Wednesday, August 12, 2009
How Much, How Often / The One Hand Snatch - Jim Halliday
How Much, How Often / The One Hand Snatch
by Jim Halliday (1961)
There is one question asked that never seems to get a satisfactory answer. Because of this its importance is not always recognized by the novice and this often results in, at the very least, a lot of wasted effort.
I am speaking about the amount of training that should be done. In other words – how much, how often.
This, again, must be considered from the individual point of view. It is impossible to lay down a set standard of exercises, reps, poundages, training times and the number of sessions to be done that could apply to all.
Not only must poundages vary according to the man’s capabilities, the number of reps and sets must be calculated to meet his physical requirements, and the duration and frequency of his workouts must comply with his natural energies and powers of recuperation.
Some people progress more using high reps and lower poundages, others with very few reps and relatively high weights. Some can train better by doing a short workout daily, many find a full session three times weekly is the best method for them.
The ideal for each individual can only be found as a result of experiment, although there are certain points that can basically be applied in every case.
Give and Take
As far as reps and sets are concerned it must be remembered that you get out of training what you put into it. A program consisting of high reps and light weights (disregarding, temporarily, the bodybuilder’s point of view) will enable you to eventually do a lot of reps, with light weights! You will have built up staminal powers, but not ability to handle heavy weights. Alternatively, the man who does a lot of “single” type training will be able to lift a heavy weight but will be hopeless at repetition work.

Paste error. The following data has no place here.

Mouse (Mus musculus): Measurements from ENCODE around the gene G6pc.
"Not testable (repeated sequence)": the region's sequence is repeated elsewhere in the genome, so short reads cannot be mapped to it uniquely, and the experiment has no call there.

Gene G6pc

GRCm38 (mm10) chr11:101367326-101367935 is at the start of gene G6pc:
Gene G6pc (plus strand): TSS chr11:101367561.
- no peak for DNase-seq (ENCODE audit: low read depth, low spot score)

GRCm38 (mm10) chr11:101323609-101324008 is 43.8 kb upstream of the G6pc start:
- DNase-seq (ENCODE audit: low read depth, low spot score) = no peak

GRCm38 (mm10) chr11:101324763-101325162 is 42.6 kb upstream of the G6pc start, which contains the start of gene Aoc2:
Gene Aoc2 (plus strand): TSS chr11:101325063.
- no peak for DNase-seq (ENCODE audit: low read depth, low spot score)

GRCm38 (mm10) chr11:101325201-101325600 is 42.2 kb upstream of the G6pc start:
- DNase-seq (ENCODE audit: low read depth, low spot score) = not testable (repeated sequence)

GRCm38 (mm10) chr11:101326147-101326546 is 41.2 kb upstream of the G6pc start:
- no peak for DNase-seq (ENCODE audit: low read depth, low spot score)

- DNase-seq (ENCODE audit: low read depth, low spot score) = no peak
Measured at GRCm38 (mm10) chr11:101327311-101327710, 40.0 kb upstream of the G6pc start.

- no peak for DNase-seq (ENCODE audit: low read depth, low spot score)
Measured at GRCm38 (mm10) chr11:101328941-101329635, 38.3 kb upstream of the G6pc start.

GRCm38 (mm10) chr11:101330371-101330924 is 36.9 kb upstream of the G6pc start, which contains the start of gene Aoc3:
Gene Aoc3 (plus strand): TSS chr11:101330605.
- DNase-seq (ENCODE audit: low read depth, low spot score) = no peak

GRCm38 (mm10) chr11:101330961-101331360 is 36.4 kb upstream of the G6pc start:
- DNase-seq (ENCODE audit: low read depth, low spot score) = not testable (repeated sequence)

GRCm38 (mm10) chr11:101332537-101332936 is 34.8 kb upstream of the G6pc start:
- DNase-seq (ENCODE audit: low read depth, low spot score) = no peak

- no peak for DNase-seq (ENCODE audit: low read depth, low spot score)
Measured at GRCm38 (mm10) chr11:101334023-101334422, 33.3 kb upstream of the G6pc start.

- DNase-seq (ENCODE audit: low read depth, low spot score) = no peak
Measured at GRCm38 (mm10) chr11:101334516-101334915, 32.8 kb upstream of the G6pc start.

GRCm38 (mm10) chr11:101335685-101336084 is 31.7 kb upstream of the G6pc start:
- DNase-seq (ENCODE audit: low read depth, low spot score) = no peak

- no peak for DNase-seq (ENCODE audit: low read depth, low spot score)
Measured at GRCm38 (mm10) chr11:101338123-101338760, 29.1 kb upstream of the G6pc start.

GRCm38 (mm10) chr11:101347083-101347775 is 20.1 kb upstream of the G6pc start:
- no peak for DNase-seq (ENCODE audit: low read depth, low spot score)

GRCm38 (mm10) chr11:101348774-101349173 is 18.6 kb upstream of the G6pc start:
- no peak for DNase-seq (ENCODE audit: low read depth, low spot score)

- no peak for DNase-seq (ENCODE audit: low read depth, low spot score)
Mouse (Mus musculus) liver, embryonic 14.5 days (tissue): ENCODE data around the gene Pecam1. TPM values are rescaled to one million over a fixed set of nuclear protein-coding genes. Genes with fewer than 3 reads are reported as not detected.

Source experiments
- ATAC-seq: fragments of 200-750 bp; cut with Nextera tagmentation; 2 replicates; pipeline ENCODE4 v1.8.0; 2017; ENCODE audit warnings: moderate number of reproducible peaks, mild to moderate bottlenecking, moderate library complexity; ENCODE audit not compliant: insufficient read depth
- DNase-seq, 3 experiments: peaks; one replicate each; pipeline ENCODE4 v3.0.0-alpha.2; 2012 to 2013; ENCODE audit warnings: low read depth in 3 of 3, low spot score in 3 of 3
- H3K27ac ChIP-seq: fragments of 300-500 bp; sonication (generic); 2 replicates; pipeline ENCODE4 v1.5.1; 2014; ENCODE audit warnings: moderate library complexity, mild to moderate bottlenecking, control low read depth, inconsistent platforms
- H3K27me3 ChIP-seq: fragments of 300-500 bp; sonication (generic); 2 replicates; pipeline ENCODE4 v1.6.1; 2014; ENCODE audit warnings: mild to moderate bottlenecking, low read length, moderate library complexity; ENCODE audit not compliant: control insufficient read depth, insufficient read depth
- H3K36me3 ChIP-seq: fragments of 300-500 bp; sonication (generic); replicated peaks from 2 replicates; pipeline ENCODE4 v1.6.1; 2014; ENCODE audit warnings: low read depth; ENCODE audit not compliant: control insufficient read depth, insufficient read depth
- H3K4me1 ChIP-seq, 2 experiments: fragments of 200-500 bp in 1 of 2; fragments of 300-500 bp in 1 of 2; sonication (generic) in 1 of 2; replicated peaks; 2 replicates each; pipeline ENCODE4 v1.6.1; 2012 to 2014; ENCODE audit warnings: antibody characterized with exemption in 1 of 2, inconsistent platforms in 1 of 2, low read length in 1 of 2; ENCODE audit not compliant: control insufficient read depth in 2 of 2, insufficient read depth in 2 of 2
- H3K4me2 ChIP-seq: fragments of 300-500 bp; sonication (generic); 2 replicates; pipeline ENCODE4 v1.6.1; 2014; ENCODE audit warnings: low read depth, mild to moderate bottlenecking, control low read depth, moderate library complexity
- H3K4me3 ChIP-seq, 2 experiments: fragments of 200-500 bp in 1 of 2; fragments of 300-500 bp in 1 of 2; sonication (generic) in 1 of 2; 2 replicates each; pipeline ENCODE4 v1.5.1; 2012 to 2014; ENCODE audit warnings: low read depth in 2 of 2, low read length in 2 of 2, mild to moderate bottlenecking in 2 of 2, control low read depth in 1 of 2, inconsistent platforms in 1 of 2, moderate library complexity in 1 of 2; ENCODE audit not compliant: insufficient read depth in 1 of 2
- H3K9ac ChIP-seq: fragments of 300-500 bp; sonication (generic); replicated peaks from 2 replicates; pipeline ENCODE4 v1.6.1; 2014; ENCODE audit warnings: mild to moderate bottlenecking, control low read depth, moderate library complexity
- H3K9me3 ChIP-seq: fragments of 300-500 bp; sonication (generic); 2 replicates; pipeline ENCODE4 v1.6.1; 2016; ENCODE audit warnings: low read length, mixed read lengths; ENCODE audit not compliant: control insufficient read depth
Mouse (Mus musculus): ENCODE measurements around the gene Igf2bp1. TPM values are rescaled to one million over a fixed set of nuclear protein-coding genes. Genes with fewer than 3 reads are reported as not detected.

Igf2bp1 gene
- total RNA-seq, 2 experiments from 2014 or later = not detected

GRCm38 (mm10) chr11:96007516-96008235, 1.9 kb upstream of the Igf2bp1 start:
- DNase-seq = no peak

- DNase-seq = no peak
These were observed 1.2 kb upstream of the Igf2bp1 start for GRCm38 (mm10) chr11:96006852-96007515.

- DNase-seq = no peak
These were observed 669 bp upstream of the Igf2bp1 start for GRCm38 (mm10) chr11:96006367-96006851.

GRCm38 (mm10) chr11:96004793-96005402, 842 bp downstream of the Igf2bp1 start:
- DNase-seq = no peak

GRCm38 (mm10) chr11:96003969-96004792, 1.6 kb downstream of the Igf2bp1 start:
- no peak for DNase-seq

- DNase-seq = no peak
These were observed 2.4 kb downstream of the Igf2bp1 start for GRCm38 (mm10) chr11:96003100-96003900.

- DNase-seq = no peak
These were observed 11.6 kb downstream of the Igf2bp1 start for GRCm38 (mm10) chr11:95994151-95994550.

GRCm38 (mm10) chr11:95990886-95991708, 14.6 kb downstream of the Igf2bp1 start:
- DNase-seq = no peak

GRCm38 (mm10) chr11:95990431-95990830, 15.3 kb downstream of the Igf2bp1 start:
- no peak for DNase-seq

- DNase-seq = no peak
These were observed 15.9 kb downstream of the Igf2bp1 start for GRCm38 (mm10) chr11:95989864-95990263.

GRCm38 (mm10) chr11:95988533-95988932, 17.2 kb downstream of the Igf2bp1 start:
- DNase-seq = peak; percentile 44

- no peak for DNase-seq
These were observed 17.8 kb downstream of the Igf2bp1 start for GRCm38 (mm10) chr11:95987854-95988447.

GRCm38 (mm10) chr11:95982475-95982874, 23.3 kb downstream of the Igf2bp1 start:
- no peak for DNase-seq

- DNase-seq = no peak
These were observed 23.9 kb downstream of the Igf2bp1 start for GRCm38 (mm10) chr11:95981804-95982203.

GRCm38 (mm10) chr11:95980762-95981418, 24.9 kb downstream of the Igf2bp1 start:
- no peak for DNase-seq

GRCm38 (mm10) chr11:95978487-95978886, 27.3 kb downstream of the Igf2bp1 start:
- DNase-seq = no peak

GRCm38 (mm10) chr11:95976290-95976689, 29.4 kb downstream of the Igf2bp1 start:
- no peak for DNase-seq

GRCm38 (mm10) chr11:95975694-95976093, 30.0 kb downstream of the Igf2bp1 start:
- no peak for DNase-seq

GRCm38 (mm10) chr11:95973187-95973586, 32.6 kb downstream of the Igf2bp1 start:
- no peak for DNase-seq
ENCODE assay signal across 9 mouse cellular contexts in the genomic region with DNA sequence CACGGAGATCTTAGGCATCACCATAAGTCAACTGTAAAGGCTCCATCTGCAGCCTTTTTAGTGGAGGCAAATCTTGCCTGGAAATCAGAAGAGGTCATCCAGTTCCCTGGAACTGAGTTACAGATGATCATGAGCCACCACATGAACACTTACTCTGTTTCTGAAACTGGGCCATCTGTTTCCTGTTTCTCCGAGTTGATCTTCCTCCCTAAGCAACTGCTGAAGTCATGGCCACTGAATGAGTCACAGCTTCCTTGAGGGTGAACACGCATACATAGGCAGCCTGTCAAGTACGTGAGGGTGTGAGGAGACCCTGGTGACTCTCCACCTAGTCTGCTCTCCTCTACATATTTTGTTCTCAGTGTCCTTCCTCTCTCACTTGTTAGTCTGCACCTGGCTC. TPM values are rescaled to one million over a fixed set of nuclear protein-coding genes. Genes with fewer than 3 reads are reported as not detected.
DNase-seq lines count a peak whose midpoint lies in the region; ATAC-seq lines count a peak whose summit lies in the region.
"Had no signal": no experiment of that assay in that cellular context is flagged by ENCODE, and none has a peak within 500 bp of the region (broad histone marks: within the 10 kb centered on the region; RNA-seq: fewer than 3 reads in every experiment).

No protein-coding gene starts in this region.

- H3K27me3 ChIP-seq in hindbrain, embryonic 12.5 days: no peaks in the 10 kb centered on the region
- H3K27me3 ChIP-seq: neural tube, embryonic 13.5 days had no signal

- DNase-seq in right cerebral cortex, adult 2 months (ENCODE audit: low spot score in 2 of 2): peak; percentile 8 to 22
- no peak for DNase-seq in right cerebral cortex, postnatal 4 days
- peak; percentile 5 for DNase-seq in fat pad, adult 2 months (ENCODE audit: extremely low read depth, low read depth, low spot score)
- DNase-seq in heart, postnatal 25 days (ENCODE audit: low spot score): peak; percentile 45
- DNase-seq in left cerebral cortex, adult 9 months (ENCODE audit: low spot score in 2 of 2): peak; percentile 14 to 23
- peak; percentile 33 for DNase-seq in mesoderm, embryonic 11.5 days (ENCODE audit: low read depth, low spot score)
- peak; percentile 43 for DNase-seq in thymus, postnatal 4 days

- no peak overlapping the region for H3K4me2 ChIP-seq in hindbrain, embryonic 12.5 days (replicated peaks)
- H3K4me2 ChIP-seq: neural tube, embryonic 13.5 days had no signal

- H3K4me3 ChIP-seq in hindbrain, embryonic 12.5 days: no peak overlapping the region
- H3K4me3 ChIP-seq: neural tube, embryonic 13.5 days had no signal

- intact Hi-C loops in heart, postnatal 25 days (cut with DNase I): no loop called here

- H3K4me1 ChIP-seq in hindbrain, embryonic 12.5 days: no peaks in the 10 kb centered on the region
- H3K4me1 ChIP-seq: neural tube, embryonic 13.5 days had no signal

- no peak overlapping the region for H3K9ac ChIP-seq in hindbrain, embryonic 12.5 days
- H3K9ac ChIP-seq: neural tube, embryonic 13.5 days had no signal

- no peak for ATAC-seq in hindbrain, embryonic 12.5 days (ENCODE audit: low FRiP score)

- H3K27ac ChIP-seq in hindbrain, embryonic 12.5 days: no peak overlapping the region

I know a lifter who can perform ten presses with a certain poundage, but is unable to handle an extra 10 lbs. for a single rep. On the other hand, when I was training, I did a lot of singles, and any weight I could press twice was at least 10 lbs. below my single limit.
This question of reps and sets, as I said, is a matter of individual requirements, and the foundation of a routine to suit these requirements is largely a matter of experiment.
For general purposes I would suggest a mixed schedule of heavy and light movements, keeping the reps within a certain range. Enough reps to ensure a good workout, but keeping the number below that at which boredom becomes a likely possibility.
As for the duration of the routine, this can vary from day to day, and, of course, as the performer becomes more proficient. It is best, in the early stages, to do too little rather than too much. The lifter should be aware of some facts that determine the amount he should do.
Frequency Depends on Recovery
The frequency of the workouts depends upon the way the man recuperates from his efforts. Normally the sessions take the form of working out three or four times weekly, but it may be found that spreading out the work and doing a shorter period daily, enables the lifter to work better.
Immediate signs of fatigue from training, and these are normally expected, are as follows. An increase in respiration with a slightly raised pulse rate and a slight pallor of the skin. Some loss of appetite and muscular coordination. This should disappear soon after training is completed. If it persists, the endeavors may have been too prolonged.
Sure signs of overtraining over a lengthy period are denoted by a change in the disposition. The person becomes more morose and irritable and often loses concentration. is appetite suffers permanently and he shows lack of interest and enthusiasm.
Any symptoms like these being noted, all other aspects being normal, the lifter should modify his routine immediately.
The One Hand Snatch
This lift, from a performance point of view, is on of the finest, both for lifter and spectator, and I first offer some advice for those who may tackle it as a competitive lift.